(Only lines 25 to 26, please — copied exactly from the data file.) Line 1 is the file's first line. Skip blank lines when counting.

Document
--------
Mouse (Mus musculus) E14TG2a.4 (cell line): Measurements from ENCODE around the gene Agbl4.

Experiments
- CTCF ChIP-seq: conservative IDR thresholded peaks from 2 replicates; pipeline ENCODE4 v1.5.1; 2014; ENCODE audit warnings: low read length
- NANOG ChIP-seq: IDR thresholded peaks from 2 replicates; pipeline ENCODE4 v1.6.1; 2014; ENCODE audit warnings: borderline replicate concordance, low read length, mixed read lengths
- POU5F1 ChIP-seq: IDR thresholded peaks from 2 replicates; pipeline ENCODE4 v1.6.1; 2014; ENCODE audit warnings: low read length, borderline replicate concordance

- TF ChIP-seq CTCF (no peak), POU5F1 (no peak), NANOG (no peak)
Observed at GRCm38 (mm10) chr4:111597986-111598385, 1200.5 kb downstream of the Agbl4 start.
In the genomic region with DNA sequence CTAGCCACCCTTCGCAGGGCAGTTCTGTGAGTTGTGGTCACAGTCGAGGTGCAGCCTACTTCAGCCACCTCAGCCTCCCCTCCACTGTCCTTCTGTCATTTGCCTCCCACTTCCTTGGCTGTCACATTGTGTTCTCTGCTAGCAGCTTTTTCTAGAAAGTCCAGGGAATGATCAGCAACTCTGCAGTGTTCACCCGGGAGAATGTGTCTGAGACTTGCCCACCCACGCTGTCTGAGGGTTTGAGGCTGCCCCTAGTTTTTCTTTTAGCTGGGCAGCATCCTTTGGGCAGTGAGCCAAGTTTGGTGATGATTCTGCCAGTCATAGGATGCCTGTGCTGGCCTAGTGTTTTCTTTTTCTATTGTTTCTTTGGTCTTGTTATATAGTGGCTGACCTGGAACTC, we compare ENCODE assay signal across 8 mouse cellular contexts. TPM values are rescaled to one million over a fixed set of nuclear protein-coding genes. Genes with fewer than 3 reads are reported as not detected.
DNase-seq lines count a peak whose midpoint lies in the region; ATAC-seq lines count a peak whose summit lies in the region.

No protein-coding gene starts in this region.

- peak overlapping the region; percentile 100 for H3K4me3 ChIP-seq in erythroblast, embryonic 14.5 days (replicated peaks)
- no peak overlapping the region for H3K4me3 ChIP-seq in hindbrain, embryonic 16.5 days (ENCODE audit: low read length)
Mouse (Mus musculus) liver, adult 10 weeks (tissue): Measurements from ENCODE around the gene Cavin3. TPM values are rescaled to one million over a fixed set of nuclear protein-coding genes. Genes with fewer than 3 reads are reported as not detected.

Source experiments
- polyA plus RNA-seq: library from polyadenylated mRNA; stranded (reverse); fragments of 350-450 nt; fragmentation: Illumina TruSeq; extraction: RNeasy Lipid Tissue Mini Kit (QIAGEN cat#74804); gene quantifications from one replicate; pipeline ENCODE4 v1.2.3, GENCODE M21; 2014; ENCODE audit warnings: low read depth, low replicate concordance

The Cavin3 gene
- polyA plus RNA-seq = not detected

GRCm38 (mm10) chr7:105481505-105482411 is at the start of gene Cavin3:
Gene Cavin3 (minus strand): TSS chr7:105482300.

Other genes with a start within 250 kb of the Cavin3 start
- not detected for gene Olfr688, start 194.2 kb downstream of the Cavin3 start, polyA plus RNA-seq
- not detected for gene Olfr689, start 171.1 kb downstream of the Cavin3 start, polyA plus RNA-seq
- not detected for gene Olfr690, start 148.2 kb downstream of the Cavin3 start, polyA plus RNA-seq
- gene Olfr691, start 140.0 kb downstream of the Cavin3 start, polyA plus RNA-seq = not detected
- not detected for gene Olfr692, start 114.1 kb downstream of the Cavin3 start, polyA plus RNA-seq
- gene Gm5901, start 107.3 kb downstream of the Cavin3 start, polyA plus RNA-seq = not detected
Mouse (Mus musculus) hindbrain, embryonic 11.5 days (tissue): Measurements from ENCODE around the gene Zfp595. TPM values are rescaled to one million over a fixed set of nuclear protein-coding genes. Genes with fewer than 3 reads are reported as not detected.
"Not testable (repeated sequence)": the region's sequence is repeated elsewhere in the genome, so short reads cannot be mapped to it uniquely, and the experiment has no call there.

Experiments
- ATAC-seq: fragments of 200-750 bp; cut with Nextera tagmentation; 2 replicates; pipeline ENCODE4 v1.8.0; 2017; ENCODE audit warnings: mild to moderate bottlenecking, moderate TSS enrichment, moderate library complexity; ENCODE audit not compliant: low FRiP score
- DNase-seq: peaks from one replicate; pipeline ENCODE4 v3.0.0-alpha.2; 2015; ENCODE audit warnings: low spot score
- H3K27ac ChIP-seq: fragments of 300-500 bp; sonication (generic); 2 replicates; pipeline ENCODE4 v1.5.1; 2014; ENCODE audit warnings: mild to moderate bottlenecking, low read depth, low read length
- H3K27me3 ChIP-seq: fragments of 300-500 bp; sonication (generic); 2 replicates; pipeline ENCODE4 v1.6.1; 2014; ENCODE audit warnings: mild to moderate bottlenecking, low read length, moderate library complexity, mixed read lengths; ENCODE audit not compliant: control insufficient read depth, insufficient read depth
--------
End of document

- not detected for gene Olfr692, start 114.1 kb downstream of the Cavin3 start, polyA plus RNA-seq
- gene Gm5901, start 107.3 kb downstream of the Cavin3 start, polyA plus RNA-seq = not detected